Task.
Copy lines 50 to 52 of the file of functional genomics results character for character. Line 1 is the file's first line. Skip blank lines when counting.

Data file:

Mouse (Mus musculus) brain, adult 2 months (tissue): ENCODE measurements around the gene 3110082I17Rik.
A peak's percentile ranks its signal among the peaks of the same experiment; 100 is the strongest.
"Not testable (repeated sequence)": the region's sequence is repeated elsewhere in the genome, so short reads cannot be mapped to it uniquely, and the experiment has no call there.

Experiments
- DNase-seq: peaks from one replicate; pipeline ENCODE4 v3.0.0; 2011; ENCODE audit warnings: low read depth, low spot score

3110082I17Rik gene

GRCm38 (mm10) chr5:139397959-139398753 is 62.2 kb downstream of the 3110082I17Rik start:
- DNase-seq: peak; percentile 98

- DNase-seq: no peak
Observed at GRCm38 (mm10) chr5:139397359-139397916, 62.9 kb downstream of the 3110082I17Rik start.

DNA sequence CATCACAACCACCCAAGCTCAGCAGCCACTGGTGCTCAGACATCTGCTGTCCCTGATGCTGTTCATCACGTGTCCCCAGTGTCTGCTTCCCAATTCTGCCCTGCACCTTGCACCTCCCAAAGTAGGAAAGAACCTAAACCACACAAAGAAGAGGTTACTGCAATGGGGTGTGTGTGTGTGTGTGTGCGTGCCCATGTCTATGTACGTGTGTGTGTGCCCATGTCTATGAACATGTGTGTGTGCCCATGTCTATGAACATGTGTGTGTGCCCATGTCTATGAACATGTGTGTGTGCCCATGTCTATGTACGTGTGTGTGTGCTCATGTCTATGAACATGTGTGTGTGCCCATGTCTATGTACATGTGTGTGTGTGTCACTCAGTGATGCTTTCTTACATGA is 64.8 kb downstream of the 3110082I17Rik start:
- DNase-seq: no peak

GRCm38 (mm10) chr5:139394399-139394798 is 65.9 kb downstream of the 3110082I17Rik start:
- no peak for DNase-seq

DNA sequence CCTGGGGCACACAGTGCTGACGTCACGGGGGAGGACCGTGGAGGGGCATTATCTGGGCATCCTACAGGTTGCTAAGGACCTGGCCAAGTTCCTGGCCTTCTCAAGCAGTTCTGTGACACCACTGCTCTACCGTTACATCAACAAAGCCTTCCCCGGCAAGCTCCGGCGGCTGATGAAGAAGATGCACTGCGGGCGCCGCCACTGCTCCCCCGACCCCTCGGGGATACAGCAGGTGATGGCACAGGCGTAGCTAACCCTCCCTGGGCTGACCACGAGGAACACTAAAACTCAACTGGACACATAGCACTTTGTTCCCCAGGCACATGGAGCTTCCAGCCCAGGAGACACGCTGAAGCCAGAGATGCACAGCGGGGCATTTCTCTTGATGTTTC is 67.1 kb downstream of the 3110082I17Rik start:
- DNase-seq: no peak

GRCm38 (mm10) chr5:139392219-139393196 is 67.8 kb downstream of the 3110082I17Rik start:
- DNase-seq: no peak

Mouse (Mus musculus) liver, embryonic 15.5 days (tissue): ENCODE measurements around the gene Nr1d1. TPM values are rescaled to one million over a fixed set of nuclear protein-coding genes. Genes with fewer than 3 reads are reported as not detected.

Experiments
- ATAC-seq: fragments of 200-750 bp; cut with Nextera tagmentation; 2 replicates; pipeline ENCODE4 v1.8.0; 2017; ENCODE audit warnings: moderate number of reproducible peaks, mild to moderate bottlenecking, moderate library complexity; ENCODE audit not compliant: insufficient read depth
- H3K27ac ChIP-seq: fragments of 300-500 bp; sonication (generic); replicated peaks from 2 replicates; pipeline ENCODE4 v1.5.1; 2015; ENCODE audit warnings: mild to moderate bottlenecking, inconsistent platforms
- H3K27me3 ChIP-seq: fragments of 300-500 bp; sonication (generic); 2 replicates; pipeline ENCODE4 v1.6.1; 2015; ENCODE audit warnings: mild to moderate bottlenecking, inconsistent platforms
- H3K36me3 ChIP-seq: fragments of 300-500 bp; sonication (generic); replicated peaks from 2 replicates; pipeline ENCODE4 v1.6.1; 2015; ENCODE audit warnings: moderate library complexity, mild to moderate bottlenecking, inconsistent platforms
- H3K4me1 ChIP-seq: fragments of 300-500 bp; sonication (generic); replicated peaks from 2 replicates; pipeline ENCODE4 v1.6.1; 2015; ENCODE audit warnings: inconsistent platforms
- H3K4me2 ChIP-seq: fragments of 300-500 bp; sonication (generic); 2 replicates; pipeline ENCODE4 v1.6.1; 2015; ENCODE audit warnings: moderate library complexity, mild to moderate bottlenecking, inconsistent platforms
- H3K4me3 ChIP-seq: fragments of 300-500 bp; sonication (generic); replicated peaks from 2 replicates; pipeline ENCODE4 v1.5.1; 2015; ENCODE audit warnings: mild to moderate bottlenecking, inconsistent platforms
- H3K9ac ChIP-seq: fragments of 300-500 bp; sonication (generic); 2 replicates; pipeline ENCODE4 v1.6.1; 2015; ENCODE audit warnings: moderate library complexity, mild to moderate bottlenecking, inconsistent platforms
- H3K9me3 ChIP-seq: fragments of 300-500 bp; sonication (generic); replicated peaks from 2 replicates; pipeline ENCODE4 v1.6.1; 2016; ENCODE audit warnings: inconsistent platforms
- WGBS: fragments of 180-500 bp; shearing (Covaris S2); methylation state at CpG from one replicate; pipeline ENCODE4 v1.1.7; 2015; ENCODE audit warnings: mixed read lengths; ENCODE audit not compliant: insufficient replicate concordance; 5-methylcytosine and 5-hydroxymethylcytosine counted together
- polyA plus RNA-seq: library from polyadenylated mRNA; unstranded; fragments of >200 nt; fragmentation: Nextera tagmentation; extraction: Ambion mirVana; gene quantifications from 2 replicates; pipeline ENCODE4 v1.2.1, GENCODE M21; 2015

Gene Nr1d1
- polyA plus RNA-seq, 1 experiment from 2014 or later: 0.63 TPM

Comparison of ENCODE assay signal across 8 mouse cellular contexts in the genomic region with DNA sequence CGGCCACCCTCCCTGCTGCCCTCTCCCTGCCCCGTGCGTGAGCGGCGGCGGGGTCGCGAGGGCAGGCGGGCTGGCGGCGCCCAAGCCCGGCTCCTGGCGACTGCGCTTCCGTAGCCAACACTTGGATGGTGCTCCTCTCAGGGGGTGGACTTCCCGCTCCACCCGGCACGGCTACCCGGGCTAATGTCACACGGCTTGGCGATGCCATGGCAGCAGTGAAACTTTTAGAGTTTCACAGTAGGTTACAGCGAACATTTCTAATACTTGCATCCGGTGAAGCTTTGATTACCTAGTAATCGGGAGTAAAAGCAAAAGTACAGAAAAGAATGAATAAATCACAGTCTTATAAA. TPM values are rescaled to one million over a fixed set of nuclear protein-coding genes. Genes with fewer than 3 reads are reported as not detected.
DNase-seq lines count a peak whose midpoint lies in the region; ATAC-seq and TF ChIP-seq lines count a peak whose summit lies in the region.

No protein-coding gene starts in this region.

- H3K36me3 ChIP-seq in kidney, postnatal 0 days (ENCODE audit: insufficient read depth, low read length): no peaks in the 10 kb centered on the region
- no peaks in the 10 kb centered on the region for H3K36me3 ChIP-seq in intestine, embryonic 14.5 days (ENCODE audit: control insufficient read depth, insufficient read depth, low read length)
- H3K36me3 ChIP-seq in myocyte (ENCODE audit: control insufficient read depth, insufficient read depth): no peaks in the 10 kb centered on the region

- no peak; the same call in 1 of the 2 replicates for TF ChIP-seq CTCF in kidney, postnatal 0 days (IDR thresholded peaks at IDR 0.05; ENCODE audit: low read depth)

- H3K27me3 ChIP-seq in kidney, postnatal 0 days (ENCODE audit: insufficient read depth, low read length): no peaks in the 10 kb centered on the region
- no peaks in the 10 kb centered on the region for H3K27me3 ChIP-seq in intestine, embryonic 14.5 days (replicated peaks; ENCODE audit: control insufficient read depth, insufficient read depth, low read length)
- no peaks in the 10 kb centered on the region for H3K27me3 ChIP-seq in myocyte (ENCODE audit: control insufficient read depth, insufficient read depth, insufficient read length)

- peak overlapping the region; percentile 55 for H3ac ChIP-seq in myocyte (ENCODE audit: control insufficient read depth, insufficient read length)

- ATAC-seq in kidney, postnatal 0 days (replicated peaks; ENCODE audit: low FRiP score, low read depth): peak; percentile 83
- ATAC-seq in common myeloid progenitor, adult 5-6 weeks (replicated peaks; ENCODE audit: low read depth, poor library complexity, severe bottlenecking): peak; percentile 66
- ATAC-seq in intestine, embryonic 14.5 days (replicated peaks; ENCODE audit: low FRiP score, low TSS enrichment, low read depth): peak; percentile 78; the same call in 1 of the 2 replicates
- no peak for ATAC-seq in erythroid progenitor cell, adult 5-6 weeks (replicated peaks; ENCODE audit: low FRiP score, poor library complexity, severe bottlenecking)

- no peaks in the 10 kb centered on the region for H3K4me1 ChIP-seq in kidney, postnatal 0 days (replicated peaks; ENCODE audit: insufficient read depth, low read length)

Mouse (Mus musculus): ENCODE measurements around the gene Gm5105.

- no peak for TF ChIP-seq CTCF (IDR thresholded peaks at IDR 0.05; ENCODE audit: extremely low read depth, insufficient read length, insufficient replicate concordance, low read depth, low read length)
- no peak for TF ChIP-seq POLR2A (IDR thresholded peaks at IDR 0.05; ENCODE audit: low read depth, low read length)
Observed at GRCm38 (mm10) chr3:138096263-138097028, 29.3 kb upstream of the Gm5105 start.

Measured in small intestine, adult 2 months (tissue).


Mouse (Mus musculus): ENCODE measurements around the gene Gm5105.

- no peak for TF ChIP-seq CTCF (IDR thresholded peaks at IDR 0.05; ENCODE audit: extremely low read depth, insufficient read length, insufficient replicate concordance, low read depth, low read length)
- no peak for TF ChIP-seq POLR2A (IDR thresholded peaks at IDR 0.05; ENCODE audit: low read depth, low read length)